Home pagePress monitoringScientists create a new phototoxic protein, SuperNova2

Scientists create a new phototoxic protein, SuperNova2

Date: 21.12.2020 

Scientists from Skoltech, the Institute of Bioorganic Chemistry of RAS and the London Institute of Medical Sciences (LMS) have developed an enhanced version of SuperNova, a genetically encoded phototoxic synthesizer, that helps control intracellular processes by light exposure.

Kredit: Skoltech.An important research tool, phototoxic proteins are used as genetically encoded photosensitizers to generate reactive oxygen species under light irradiation. In contrast to common chemical photosensitizers, phototoxic proteins are genetically encoded and expressed by the cell itself, which makes them easy to control and direct to any selected compartment in the cell.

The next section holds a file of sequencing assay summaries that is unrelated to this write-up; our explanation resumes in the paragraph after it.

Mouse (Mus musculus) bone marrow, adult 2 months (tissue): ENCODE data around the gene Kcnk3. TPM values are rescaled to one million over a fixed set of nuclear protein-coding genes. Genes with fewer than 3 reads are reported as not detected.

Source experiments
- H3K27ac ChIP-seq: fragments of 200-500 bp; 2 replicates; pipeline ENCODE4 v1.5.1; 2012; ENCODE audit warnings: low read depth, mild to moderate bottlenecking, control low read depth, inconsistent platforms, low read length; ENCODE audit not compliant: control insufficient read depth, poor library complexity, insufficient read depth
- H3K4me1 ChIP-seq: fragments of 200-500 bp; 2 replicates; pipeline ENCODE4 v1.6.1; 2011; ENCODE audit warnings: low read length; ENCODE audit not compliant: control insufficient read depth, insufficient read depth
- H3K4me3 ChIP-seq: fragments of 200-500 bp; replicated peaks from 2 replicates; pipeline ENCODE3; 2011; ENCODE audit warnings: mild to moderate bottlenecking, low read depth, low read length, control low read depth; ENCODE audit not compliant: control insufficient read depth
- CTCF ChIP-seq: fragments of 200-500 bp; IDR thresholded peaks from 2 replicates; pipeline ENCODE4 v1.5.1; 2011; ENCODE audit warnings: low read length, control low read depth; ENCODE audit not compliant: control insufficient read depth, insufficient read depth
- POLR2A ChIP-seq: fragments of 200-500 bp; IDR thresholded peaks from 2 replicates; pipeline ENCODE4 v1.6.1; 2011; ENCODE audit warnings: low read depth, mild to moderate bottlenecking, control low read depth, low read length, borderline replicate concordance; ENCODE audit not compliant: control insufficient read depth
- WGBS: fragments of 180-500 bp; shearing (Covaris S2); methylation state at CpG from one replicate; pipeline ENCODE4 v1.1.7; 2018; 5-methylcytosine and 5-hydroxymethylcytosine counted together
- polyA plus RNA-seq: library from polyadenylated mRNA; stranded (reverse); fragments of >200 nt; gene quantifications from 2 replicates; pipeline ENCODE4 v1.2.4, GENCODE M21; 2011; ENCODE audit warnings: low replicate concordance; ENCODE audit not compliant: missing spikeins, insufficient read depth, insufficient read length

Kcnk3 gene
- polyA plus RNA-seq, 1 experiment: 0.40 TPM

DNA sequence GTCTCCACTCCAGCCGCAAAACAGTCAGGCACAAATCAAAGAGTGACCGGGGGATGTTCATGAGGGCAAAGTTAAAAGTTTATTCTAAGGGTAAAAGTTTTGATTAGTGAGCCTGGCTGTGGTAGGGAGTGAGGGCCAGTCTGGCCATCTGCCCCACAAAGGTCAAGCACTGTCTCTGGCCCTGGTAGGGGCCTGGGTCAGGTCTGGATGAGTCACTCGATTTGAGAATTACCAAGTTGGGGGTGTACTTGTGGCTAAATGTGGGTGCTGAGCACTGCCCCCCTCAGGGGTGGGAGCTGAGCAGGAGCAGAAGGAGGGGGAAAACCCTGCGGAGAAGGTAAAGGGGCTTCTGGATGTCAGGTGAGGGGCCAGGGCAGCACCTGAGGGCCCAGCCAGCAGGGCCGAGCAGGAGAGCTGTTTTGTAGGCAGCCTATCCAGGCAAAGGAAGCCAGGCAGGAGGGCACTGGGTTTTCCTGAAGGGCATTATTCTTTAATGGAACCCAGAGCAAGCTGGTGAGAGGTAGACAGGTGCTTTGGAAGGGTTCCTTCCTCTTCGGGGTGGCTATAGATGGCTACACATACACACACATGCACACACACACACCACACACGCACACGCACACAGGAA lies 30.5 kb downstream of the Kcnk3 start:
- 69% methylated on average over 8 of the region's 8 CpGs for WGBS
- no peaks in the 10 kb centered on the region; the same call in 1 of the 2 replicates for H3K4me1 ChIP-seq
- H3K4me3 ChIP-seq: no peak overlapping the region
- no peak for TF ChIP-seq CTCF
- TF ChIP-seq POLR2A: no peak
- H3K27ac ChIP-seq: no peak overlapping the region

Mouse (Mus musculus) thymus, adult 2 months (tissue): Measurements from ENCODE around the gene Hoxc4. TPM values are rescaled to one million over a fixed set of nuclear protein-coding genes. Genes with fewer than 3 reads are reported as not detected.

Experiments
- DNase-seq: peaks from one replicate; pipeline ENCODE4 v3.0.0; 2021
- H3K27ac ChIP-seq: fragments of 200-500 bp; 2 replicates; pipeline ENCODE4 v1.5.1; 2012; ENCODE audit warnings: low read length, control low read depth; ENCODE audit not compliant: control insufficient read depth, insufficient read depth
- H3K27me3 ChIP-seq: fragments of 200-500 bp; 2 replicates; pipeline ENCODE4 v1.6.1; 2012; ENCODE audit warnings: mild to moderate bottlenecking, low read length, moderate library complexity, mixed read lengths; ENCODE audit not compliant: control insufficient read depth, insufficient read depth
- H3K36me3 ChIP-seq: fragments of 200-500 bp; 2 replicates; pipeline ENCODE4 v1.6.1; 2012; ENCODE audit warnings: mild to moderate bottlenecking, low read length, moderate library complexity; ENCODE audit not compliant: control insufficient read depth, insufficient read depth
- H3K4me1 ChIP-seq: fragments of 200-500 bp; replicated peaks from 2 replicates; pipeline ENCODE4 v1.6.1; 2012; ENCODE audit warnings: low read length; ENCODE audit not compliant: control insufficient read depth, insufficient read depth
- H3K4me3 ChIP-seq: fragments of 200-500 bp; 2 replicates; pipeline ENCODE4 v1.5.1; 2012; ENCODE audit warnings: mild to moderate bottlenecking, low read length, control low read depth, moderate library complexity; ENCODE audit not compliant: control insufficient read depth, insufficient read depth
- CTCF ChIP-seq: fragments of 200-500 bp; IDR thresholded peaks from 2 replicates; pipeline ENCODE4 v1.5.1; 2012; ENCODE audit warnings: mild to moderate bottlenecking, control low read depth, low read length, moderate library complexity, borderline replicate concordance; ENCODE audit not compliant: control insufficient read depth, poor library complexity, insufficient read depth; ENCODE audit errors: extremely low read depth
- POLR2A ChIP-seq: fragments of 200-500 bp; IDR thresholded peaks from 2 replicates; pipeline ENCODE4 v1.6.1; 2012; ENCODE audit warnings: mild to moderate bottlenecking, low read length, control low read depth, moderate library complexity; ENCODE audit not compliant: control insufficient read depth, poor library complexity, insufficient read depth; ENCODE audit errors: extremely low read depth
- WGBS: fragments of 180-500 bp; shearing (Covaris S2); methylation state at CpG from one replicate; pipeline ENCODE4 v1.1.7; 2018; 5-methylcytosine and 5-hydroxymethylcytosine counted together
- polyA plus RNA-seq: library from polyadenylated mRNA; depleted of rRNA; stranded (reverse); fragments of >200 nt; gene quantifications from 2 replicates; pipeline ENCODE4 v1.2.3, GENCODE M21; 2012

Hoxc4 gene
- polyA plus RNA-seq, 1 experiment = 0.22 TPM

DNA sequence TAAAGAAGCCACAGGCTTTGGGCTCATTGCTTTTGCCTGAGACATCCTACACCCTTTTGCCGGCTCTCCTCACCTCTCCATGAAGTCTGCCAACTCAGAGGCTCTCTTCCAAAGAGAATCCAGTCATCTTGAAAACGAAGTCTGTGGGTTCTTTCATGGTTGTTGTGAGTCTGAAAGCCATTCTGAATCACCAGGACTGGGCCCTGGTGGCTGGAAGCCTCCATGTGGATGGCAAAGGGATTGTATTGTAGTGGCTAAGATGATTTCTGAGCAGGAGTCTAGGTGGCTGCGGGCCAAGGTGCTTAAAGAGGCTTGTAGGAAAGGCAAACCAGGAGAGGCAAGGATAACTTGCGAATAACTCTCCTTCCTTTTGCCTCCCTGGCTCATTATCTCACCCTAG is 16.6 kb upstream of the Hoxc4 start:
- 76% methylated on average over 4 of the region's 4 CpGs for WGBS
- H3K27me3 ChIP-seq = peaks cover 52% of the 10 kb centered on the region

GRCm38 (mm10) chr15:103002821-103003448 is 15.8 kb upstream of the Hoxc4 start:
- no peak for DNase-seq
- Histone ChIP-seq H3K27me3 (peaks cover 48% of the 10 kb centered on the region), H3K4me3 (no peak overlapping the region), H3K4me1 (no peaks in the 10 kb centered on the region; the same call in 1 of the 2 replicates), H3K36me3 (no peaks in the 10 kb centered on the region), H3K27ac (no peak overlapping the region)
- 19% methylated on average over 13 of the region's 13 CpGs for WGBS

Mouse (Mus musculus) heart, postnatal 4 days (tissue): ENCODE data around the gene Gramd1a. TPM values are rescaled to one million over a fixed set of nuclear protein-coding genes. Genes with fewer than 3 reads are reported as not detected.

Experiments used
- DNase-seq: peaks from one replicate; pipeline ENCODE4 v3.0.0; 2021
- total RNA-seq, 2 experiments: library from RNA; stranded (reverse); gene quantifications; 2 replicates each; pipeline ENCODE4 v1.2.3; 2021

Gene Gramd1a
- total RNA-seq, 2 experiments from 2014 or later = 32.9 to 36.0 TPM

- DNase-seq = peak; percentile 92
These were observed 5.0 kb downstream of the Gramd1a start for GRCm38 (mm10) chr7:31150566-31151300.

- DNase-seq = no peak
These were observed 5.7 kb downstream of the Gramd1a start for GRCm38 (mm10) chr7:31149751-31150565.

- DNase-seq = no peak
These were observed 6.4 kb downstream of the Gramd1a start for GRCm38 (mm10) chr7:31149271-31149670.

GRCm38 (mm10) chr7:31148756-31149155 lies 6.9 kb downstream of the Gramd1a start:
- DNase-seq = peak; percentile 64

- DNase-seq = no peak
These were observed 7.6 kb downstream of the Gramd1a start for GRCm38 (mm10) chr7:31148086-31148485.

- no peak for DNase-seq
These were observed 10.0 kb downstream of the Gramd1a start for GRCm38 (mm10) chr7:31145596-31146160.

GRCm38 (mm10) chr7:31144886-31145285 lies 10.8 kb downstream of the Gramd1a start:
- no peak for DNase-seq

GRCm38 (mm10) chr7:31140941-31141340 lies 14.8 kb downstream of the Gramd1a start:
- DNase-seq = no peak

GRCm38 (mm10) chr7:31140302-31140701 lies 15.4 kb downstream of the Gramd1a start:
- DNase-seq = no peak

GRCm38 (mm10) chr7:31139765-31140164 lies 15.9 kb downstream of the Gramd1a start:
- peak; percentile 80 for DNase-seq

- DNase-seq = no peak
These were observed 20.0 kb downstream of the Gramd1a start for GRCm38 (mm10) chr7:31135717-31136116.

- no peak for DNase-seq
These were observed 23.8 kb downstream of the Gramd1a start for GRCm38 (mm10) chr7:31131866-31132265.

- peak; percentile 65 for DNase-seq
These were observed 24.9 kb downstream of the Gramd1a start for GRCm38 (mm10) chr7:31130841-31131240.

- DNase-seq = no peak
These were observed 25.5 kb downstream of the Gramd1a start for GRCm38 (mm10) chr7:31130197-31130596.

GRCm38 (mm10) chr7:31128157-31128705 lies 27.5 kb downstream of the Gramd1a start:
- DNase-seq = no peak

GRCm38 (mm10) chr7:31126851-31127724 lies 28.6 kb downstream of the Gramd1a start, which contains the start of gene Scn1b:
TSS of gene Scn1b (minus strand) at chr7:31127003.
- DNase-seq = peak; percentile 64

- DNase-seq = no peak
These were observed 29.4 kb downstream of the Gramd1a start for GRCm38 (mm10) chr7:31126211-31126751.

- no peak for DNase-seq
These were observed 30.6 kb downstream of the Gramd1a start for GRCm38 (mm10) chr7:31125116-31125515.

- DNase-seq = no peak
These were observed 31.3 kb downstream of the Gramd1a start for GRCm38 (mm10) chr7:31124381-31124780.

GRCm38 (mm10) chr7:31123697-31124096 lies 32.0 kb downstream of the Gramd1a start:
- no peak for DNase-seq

Thanks to reactive oxygen species formed by the action of light, phototoxic proteins can create strictly localized oxidative stress, for example, to destroy a selected cell population or disable target proteins ? a feature particularly sought after in the modeling of cellular processes.

The first phototoxic protein, KillerRed, was described by a team of Russian researchers led by Konstantin Lukyanov, a professor at the Skoltech Center of Life Sciences (CLS), in 2006. KillerRed was further enhanced by Japanese scientists and renamed SuperNova.





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